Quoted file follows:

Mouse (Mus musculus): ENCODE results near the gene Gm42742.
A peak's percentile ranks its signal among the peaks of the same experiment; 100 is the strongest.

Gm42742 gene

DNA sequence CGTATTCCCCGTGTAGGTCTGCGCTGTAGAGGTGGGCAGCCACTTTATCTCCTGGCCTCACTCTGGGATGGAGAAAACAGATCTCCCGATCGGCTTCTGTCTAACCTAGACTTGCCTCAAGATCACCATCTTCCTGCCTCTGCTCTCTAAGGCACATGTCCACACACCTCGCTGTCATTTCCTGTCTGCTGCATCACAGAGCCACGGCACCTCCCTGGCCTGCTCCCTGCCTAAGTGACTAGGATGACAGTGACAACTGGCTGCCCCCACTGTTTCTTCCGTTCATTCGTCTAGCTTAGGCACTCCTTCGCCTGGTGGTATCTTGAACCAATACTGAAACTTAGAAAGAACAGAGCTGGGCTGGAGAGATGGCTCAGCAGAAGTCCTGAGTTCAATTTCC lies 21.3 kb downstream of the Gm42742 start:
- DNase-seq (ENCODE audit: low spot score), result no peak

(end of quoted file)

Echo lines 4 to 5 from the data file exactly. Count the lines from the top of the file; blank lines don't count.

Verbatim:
DNA sequence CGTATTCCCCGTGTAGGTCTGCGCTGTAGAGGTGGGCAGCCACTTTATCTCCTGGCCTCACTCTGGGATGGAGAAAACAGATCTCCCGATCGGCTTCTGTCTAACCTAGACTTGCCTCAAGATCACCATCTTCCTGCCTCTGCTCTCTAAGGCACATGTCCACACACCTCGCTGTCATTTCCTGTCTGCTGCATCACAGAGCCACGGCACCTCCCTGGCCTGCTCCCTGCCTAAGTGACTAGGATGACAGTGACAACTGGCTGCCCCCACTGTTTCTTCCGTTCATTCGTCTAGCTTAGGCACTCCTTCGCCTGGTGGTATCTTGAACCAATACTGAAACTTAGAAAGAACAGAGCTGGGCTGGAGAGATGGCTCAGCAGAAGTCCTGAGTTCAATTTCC lies 21.3 kb downstream of the Gm42742 start:
- DNase-seq (ENCODE audit: low spot score), result no peak